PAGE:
Meanwhile, the arrival of new management and booking agency Futureboogie has done much to further the city’s reputation as a hub for new music, with Quantic, Bonobo and dance act Waifs and Strays all on its roster. Co-founder Steve Nickolls says: ‘Here there are more avenues for music to emerge than in the past — good labels, venues and record shops are all helping. There are a lot of cities which have great music but don’t necessarily have the infrastructure or network to put it out.’

A recent event called Adhesive at Colston Hall perfectly encapsulates this collaborative spirit. Organised by solo artist and Reprazent singer Jay Wilcox, it featured a drum ‘n’ bass band performing alongside an orchestra and gospel choir, and attracted an audience of 1,000. Jay explains why it worked so well in Bristol: ‘Because of the pace of London — it’s very competitive — certain producers only work with certain people. The music doesn’t have a lot of time to grow or progress. Here, we’re making music as if we’re just making it for fun.’

Generation bass

DJs and producers Julio Bashmore and Eats Everything are both fixtures at parties across the UK. One of the biggest is Bristol’s Motion, a cavernous rave which packs dancers in week after week. It highlights how the popularity of club music in the city has never been higher. Eats Everything, aka Dan Pearce, is particularly enthused about the scene, explaining that while 10 or 15 years ago it seemed like the city was all about Roni Size, the buzz is building around new talent these days. And, while the media gaze is back on Bristol, he predicts more local talent is set to emerge.

Upcoming artist Joe Cowton, who records as Kowton, works behind the counter of the Idle Hands music shop. He’s part of a new wave of electronic artists thriving in the wake of dubstep with his futuristic house and techno. ‘It’s a very supportive environment,’ he says. ‘There’s not a lot of egos out there and the more established figures are always pushing the younger ones through. It’s a very positive system.’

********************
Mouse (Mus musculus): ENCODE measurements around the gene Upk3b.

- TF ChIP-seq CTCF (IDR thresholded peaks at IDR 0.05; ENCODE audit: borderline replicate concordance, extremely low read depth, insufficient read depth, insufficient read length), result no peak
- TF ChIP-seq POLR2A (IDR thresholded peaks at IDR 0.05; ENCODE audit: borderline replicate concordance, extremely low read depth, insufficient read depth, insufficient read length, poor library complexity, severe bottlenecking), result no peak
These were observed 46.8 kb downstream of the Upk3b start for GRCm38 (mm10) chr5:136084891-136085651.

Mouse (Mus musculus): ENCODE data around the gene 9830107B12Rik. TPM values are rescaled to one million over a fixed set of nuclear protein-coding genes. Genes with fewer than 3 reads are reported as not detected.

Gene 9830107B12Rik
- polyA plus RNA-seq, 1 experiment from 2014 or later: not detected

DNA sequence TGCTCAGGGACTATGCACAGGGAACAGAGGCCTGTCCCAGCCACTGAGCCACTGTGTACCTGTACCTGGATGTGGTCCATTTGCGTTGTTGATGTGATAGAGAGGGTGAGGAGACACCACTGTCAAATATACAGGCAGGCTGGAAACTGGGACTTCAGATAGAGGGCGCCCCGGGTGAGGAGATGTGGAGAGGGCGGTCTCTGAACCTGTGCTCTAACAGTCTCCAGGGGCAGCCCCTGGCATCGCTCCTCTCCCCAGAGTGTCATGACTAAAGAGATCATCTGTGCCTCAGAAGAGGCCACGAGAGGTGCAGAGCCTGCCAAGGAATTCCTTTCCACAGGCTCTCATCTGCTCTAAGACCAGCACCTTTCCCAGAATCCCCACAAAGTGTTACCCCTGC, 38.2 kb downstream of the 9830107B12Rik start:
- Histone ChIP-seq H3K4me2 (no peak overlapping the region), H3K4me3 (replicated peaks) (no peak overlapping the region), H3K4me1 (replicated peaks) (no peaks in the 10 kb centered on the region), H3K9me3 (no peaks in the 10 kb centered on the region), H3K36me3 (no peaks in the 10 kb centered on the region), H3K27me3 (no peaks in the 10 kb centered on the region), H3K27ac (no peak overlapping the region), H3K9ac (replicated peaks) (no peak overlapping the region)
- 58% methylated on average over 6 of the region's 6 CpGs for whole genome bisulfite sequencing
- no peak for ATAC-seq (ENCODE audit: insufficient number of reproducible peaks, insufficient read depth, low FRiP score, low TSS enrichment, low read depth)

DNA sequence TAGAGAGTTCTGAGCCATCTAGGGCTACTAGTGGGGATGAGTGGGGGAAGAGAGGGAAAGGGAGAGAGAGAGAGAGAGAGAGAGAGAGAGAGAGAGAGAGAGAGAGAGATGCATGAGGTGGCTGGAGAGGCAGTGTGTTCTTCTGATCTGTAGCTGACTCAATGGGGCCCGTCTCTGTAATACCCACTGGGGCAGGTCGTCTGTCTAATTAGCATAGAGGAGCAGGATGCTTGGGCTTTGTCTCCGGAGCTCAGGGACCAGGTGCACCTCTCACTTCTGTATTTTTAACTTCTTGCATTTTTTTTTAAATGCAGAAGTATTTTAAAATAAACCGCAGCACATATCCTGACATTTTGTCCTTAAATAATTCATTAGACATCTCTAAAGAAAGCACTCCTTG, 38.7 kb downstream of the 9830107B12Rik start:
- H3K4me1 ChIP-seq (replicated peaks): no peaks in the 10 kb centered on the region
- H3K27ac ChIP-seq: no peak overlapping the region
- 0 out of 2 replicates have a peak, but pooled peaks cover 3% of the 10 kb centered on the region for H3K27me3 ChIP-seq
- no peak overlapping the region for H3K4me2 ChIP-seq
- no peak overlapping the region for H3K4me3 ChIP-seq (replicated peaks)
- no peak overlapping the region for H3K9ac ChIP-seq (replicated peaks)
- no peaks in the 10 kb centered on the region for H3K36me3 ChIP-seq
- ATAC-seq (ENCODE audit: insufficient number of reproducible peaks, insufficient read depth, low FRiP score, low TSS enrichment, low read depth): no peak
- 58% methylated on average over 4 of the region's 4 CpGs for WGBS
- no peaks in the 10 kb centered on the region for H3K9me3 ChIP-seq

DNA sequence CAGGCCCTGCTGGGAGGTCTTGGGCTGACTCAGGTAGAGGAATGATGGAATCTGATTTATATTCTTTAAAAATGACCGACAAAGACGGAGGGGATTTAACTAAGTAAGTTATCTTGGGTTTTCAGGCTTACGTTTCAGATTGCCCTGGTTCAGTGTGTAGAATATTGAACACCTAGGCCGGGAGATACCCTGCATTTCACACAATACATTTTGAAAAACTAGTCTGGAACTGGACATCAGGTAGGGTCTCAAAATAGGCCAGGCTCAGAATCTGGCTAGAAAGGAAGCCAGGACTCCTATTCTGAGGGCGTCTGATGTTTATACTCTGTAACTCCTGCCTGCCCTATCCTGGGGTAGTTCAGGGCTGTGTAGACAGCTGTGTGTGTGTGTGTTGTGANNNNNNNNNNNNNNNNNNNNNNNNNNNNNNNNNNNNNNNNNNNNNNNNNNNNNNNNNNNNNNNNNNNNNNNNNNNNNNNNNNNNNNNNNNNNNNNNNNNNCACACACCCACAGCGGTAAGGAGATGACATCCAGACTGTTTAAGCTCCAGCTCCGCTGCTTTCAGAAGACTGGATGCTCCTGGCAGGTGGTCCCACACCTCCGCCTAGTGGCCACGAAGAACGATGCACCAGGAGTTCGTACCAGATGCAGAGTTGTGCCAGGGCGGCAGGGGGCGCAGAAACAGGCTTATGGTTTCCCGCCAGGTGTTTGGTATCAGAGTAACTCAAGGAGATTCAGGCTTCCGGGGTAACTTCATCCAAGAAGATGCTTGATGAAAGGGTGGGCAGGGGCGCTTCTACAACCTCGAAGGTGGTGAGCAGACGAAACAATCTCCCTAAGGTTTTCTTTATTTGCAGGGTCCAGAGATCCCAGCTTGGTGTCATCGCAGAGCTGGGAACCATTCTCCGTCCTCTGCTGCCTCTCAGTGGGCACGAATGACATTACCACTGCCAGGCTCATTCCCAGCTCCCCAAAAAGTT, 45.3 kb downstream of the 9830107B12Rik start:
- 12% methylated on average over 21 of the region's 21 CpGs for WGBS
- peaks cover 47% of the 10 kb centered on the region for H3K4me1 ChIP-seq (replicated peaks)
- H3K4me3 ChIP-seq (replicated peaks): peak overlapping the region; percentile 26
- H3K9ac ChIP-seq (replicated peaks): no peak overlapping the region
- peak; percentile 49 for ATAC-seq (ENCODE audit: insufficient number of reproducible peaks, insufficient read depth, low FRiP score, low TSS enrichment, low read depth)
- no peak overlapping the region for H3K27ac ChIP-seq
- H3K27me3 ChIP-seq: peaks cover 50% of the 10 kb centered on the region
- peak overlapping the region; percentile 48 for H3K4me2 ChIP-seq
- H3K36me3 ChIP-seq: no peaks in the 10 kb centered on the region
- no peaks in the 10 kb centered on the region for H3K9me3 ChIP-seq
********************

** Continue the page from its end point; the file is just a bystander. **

The live scene

While Bristol’s clubs couldn’t be busier, the city’s live music scene is also flourishing with venues like the Louisiana, The Croft and Thekla taking it in turns to host established and emerging talent night after night.

Conar Dodds, from Metropolis Music, says: ‘There are about ten times as many live music venues in the city compared with 20 years ago. Established acts play The Academy and Colston Hall but there are plenty of cool club and bar venues. The competition makes it difficult for local promoters but for the audience it means there is plenty of choice.’

Sarah Class, an Emmy and BRIT nominated classical composer based in Bristol, is also excited by live music in the city. ‘St George’s is the hub of everything jazz,’ she says. ‘There are so many bands and ensembles that play there. There’s a massive jazz scene with incredibly talented players performing that should be up there with the jazz greats. It’s thriving with more bars and venues opening up all the time.’

Meanwhile, experimental initiative Qu Junktions brings a more leftfield music agenda to the city and is also flourishing. Its organisers receive support from PRS for Music Foundation to stage increasingly popular musical events around the city. Chris Williams, partner at Qu Junktions, explains that there is a growing number of promoters looking to use new musical spaces, allowing venues like The Croft and St George’s to prosper.

Back to front

Stephen Barnes, co-Manager of the Bristol Exchange of Arts & Music and artist management business Upshot, believes that the future looks bright for Bristol, explaining how it has come to terms with its trip-hop and drum ‘n’ bass past. He says the city has moved forward due to its unique networks and collaborations, and its thirst for artistic adventure. And, while the ‘Bristol Sound’ and soundsystem culture will always be in the city’s musical blood, Bristol’s strength is far greater than the sum of its parts. The thread running through local music makers, from Massive Attack to John Parish to newer acts like Kowton, is more than just a sound - it’s an attitude. ‘If Portishead, Tricky and Massive Attack did anything for Bristol, it was to instil a pioneering and challenging spirit into the music being made, whatever the genre,’ he concludes.